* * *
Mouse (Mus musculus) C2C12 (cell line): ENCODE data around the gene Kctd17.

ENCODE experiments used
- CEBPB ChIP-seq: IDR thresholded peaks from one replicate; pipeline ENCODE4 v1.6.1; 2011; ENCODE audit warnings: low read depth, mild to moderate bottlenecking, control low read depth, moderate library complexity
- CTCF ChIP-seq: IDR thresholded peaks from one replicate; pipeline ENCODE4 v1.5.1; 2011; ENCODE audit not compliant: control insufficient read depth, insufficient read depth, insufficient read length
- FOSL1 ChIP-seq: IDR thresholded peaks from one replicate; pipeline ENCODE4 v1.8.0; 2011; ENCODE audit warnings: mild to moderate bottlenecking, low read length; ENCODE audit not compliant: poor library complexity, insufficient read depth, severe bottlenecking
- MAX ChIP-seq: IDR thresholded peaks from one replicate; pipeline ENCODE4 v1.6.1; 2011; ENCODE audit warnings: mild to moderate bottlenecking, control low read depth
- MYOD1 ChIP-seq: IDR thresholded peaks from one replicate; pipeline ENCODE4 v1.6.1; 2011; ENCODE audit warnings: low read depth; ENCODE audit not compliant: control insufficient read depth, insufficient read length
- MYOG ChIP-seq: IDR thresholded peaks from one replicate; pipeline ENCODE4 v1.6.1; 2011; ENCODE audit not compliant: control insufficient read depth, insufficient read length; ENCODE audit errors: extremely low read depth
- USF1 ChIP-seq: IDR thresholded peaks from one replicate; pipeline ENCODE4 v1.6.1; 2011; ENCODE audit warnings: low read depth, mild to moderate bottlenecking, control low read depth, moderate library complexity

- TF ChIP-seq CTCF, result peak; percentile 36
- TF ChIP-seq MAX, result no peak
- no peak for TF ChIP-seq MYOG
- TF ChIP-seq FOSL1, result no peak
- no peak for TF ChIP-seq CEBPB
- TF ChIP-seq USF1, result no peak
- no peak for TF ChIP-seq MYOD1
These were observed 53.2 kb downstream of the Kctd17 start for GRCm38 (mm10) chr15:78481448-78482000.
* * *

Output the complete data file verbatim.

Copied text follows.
Mouse (Mus musculus) C2C12 (cell line): ENCODE data around the gene Kctd17.

ENCODE experiments used
- CEBPB ChIP-seq: IDR thresholded peaks from one replicate; pipeline ENCODE4 v1.6.1; 2011; ENCODE audit warnings: low read depth, mild to moderate bottlenecking, control low read depth, moderate library complexity
- CTCF ChIP-seq: IDR thresholded peaks from one replicate; pipeline ENCODE4 v1.5.1; 2011; ENCODE audit not compliant: control insufficient read depth, insufficient read depth, insufficient read length
- FOSL1 ChIP-seq: IDR thresholded peaks from one replicate; pipeline ENCODE4 v1.8.0; 2011; ENCODE audit warnings: mild to moderate bottlenecking, low read length; ENCODE audit not compliant: poor library complexity, insufficient read depth, severe bottlenecking
- MAX ChIP-seq: IDR thresholded peaks from one replicate; pipeline ENCODE4 v1.6.1; 2011; ENCODE audit warnings: mild to moderate bottlenecking, control low read depth
- MYOD1 ChIP-seq: IDR thresholded peaks from one replicate; pipeline ENCODE4 v1.6.1; 2011; ENCODE audit warnings: low read depth; ENCODE audit not compliant: control insufficient read depth, insufficient read length
- MYOG ChIP-seq: IDR thresholded peaks from one replicate; pipeline ENCODE4 v1.6.1; 2011; ENCODE audit not compliant: control insufficient read depth, insufficient read length; ENCODE audit errors: extremely low read depth
- USF1 ChIP-seq: IDR thresholded peaks from one replicate; pipeline ENCODE4 v1.6.1; 2011; ENCODE audit warnings: low read depth, mild to moderate bottlenecking, control low read depth, moderate library complexity

- TF ChIP-seq CTCF, result peak; percentile 36
- TF ChIP-seq MAX, result no peak
- no peak for TF ChIP-seq MYOG
- TF ChIP-seq FOSL1, result no peak
- no peak for TF ChIP-seq CEBPB
- TF ChIP-seq USF1, result no peak
- no peak for TF ChIP-seq MYOD1
These were observed 53.2 kb downstream of the Kctd17 start for GRCm38 (mm10) chr15:78481448-78482000.